XI. Substitution on Ferrocene

XII. Demethylation of Aryl Methyl Ethers by Boron Tribromide


II. Skeletal Modifications

8. The Diels-Alder Reaction

I. 3,6-Diphenyl-4,5-Cyclohexenedicarboxylic Anhydride

II. Reactions with Butadiene

III. Catalysis by Aluminum Chloride

IV. Generation of Dienes from Diones

V. Reactions with Cyclopentadiene


9. Enamines as Intermediates

I. Preparation of the Morpholine Enamine of Cyclohexanone

II. Acylation of Enamines

III. Enamines as Michael Addition Reagents

IV. Reactions of Enamines with β-Propiolactone

V. Reactions of Enamines with Acrolein


10. Enolate Ions as Intermediates

I. Ketones as Enolates: Carbethoxylation of Cyclic Ketones

II. Esters as Enolates: 1,4-Cyclohexanedione and Meerwein's Ester

III. Methylsulfinyl Carbanion as a Route to Methyl Ketones

IV. Cyclization with Diethyl Malonate

V. Carboxylations with Magnesium Methyl Carbonate (MMC)

VI. Alkylationof β-Ketoesters

VII. The Robinson Annelation Reaction


11. The Wittig Reaction

I. Benzyl-Containing Ylides

II. Alkyl Ylides Requiring n-Butyl Lithium

III. Methylsulfinyl Carbanion in the Generation of Ylides

IV. The Wittig Reaction Catalyzed by Ethylene Oxide

V. Cyclopropylidene Derivatives via the Wittig Reaction


12. Reactions of Trialkylboranes

I. Trialkylcarbinols from Trialkylboranes and Carbon Monoxide

II. Dialkylketones from Trialkylboranes and Carbon Monoxide—Water

III. The Reaction of Trialkylboranes with Methyl Vinyl Ketone and Acrolein

IV. The Reaction of Trialkylboranes with Ethyl Bromoacetate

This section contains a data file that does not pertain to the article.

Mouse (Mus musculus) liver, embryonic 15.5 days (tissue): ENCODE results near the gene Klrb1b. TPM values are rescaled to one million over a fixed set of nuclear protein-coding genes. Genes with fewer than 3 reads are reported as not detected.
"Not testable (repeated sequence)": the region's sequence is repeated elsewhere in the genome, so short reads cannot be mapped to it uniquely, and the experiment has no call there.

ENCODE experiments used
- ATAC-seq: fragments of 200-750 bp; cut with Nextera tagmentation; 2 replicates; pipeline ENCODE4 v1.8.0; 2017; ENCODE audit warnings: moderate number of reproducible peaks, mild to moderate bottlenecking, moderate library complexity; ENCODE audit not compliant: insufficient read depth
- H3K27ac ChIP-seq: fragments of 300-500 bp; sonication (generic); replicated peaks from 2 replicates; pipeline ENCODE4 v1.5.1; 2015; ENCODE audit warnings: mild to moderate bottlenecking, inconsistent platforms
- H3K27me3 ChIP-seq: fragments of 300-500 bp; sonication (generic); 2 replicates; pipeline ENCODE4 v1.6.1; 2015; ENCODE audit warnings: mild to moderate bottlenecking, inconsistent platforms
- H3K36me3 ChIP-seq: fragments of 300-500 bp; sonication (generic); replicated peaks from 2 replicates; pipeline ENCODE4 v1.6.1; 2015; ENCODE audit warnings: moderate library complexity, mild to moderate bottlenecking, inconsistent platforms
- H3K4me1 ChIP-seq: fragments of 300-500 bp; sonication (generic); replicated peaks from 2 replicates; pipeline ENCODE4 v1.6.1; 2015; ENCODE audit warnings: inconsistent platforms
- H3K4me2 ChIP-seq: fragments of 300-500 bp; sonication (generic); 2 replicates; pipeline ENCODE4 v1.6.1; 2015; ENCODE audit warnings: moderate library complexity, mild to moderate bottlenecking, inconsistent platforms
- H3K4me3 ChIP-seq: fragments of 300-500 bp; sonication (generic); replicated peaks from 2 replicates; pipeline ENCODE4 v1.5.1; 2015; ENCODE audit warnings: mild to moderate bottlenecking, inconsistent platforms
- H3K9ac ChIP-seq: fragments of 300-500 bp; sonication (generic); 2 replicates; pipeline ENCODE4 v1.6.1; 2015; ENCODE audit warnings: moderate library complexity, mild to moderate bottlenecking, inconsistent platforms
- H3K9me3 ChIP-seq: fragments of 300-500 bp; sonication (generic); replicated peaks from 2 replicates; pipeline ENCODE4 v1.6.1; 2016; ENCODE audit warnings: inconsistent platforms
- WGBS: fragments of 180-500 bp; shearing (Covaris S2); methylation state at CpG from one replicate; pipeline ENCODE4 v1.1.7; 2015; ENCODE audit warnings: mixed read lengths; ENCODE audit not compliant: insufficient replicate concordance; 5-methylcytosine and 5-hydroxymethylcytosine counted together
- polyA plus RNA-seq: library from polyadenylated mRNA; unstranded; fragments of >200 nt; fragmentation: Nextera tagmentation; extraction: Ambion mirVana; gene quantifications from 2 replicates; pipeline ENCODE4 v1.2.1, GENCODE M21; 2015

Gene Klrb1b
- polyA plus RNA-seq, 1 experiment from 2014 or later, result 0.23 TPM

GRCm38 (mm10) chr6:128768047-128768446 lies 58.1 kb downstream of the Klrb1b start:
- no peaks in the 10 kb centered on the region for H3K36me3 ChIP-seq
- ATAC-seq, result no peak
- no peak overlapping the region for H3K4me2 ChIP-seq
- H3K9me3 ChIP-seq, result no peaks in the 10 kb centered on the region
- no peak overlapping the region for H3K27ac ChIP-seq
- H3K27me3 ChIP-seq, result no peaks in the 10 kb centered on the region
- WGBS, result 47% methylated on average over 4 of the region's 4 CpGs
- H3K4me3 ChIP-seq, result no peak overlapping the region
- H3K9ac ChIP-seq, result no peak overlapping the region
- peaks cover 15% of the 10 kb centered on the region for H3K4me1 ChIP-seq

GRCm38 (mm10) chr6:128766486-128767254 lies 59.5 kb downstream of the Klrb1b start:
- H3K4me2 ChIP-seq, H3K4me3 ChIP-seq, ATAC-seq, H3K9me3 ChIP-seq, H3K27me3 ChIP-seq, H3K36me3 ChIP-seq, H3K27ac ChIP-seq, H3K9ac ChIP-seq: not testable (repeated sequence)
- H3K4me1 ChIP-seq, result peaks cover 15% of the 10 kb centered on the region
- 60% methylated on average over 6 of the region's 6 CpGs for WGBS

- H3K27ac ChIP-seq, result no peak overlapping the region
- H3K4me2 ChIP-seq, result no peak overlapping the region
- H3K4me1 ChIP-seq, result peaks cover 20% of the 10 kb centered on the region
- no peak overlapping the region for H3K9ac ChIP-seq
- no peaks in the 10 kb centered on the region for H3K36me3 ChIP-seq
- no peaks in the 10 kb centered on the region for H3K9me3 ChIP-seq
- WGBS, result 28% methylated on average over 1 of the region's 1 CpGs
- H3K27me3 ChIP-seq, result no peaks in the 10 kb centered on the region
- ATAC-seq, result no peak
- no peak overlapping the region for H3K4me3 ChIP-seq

13. Carbenes as Intermediates

I. Carbene Addition by the Zinc-Copper Couple

II. Dibromocarbenes

III. Dihalocarbenes from Phenyl(trihalomethyl)mercury Compounds


14. Ethynylation

I. Generation of Sodium Acetylide in Liquid Ammonia

II. The Generation of Sodium Acetylide in Tetrahydrofuran

III. The Generation of Sodium Acetylide Via Dimsylsodium


15. Structural Isomerizations

I. Acid Catalyzed Rearrangement of Saturated Hydrocarbons

II. Photolytic Ring Contraction

III. Isomerization of 1-Ethynylcylohexanol: Three Methods

IV. Photolytic Isomerization of 1,5-Cyclooctadiene

V. Oxidative Rearrangement of β-Diketones

VI. Base Catalyzed Rearrangement of 4-Benzoyloxycyclohexanone

VII. Allenes from 1,1-Dihalocyclopropanes by Methyllithium


16. Elimination, Substitution, and Addition Reactions Resulting in Carbon—Carbon Bond Formation

I. Carboxylation of Carbonium Ions

II. Paracyclophane via a 1,6-Hofmann Elimination

III. Diphenylcyclopropenone from Commercial Dibenzyl Ketone

IV. Phenylcyclopropane from Cinnamaldehyde

V. Conversion of Alkyl Chlorides to Nitriles in DMSO

VI. Photolytic Addition of Formamide to Olefins

VII. Intermolecular Dehydrohalogenation

VIII. Ring Enlargement with Diazomethane

IX. Conjugate Addition of Grignard Reagents

X. Dimethyloxosulfonium Methylide in Methylene Insertions

XI. Acylation of a Cycloalkane: Remote Functionalization

XII. The Modified Hunsdiecker Reaction


17. Miscellaneous Preparations

I. Derivatives of Adamantane

II. Percarboxylic Acids

III. Diazomethane

IV. Trichloroisocyanuric Acid


Appendix 1. Examples of Multistep Syntheses

Appendix 2. Sources of Organic Reagents

Appendix 3. Introduction to the Techniques of Synthesis

I. The Reaction

II. The Workup

III. Purification of the Product


Subject Index


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Richard Monson